Single use plastic is the most obvious offender when we consider ocean plastic pollution. Yet, one of the biggest offenders of plastic pollution is something that might not be front of mind: our clothes.
Over 35% of the projected 1.5 million metric tonnes of microplastics found in the oceans come from synthetic textiles. What’s even more concerning is the plastic microfibres shed from clothing are so small that they can’t be seen by the naked eye; and as such marine life are ingesting them. We are now also finding traces of plastic microfibres in our food chain.
New Zealand brand, icebreaker, notes that it ‘believes nature provides the answers’ and for over 24 years the company has been developing natural fibre based clothing. Natural fibres are more renewable, more sustainable and are seen as a better alternative to synthetic.
This June, icebreaker will partner with long-distance swimmer Ben Lecomte, to raise awareness of ocean plastic pollution and support research into the impact of synthetic fibres on the environment.
The ‘Move to natural’ campaign, linked with The Vortex Swim, launches in June 2019 with an epic journey across the Pacific Ocean. Ben Lecomte will swim 300 nautical miles through the plastic Vortex, representing the 300 million tonnes of plastic produced in the world each year. Commonly known as the Great Pacific Garbage Patch, the Vortex is the highest concentration of ocean plastic in the world, from large debris to plastic bags to microscopic fragments and fibres.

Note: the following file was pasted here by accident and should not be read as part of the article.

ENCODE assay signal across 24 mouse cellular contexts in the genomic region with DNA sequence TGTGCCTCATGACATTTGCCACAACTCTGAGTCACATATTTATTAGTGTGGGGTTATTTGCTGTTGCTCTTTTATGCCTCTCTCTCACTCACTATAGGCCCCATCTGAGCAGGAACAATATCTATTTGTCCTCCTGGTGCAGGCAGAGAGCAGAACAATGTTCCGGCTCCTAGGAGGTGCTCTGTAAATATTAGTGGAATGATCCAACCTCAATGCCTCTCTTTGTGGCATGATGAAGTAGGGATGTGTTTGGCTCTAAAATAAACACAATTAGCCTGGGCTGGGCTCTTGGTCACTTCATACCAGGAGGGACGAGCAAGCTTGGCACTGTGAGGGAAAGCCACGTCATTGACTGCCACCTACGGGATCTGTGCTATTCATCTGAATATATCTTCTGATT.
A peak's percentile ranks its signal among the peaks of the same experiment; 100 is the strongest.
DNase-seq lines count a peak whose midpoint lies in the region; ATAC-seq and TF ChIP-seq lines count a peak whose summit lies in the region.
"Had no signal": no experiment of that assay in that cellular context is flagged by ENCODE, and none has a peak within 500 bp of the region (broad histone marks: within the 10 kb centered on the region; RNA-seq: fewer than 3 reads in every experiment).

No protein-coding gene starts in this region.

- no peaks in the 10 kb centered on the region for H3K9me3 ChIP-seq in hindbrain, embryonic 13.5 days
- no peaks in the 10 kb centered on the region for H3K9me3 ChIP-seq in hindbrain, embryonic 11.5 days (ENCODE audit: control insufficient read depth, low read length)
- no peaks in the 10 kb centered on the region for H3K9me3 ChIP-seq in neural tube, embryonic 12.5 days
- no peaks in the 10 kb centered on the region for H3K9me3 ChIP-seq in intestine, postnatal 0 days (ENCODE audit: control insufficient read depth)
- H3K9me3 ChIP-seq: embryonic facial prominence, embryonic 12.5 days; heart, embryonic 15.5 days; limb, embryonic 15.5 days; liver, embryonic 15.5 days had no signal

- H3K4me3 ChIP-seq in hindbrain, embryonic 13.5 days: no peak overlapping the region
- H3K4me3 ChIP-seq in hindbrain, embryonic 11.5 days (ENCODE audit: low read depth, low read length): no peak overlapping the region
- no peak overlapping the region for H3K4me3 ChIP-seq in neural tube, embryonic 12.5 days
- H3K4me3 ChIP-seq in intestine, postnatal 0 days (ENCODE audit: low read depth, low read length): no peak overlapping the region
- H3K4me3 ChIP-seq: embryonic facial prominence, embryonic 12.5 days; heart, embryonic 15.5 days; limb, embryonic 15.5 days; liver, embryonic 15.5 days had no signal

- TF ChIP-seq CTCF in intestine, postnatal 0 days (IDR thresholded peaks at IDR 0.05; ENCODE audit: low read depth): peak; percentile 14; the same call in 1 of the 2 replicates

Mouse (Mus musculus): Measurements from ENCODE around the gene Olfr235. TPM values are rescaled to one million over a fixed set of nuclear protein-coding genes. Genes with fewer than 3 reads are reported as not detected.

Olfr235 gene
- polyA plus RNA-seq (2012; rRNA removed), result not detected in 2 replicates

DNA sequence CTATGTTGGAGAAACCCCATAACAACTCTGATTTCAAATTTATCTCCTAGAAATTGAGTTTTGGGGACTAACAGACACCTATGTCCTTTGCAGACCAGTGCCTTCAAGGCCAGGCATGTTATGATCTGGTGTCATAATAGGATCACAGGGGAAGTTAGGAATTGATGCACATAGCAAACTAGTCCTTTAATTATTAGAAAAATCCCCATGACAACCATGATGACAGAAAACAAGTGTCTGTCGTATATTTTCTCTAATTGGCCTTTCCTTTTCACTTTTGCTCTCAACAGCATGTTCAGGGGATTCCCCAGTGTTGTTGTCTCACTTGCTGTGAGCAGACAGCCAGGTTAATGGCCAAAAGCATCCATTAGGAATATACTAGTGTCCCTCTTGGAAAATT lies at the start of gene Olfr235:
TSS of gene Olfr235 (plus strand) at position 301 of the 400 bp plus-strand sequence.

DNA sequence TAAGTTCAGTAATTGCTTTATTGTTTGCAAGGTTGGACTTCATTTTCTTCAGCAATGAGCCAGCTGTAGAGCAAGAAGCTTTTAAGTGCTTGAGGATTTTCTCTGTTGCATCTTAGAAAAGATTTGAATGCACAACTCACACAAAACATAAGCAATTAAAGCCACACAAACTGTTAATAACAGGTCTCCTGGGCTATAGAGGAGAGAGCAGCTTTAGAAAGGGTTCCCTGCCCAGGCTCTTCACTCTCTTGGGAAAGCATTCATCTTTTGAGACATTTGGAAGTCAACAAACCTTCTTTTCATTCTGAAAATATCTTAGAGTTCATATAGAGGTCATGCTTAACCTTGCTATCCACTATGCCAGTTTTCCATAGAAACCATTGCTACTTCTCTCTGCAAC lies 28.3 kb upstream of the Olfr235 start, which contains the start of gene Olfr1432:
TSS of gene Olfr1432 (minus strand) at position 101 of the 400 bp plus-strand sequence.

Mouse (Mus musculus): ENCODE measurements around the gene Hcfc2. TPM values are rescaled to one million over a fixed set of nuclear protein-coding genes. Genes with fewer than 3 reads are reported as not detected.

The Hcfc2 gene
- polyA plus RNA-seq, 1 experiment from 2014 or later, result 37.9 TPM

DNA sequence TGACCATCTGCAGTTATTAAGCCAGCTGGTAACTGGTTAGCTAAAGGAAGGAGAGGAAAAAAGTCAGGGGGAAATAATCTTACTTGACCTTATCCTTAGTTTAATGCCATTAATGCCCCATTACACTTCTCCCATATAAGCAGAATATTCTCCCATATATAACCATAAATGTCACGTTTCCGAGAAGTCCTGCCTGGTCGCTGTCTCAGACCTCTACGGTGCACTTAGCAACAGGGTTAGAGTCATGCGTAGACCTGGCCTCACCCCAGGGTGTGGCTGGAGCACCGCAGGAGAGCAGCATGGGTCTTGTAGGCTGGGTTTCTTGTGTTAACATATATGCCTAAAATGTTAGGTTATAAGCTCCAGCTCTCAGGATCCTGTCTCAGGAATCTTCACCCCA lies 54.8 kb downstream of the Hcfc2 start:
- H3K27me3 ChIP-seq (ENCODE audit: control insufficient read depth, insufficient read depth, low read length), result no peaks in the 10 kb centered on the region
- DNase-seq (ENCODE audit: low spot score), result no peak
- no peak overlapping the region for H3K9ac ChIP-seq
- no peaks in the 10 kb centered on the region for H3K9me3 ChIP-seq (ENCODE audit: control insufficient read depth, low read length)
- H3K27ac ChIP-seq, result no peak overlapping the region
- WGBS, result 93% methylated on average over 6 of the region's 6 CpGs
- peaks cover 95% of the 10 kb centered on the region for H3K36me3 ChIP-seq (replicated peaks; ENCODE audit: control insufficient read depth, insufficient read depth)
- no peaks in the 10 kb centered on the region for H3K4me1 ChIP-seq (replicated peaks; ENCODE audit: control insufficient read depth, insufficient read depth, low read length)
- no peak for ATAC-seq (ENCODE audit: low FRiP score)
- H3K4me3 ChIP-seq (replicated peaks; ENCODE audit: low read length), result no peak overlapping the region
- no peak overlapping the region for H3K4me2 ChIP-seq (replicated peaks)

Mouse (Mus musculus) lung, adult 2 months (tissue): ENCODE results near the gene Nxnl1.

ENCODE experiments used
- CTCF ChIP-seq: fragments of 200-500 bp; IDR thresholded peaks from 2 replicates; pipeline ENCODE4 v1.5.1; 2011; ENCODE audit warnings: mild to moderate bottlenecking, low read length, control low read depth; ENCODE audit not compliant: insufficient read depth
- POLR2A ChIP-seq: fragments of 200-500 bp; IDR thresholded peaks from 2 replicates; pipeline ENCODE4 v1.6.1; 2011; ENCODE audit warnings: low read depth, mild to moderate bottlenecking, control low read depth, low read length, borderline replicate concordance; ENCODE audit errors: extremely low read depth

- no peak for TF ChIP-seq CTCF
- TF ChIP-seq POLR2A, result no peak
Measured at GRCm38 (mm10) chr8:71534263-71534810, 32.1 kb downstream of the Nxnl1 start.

The crew will explore and research the Vortex from Hawaii to California over a period of three months. Taking samples every 30 to 50 nautical miles, the crew will seek to be the first expedition to provide an extensive, unified high-definition sampling on plastic pollution across the Pacific Ocean, forming the first trans-Pacific data set.
Chief Brand and Product Officer, Carla Murphy, said “As humans we all have the capacity to drive change; and the more we learn, the more we can act and make positive choices. People like Ben are not only inspirational humans, they are natural progressives helping all of us see things differently, in a way that enables each of us to better understand and be part of change for good. Everything we do is designed to move people closer to nature and closer to choosing natural alternatives.”
“Microfibres are a growing problem because we don’t see them,” said long-distance swimmer Ben Lecomte. “But we now know that they are everywhere – we have very little knowledge of what impact they have on the human body. But we know the cause of it – mostly the clothes that we wash. So, anything that can provide a solution to that – alternatives to synthetics, such as natural fabric – is the way to go.”
He continued, “We all need to make changes, but to do that we need to understand the problem. I want people to understand that the solution is in everybody’s hands. We can make better choices and support alternative solutions in our everyday life. Hopefully, the more people who understand it, the more people who can make the right choice. It’s true when people say, we don’t need one person to do it perfectly, we need millions to do it imperfectly.”
The Vortex Swim sets sail from Hawaii on 8th June 2019, coinciding with World Oceans Day, and aims to arrive in California in early September 2019.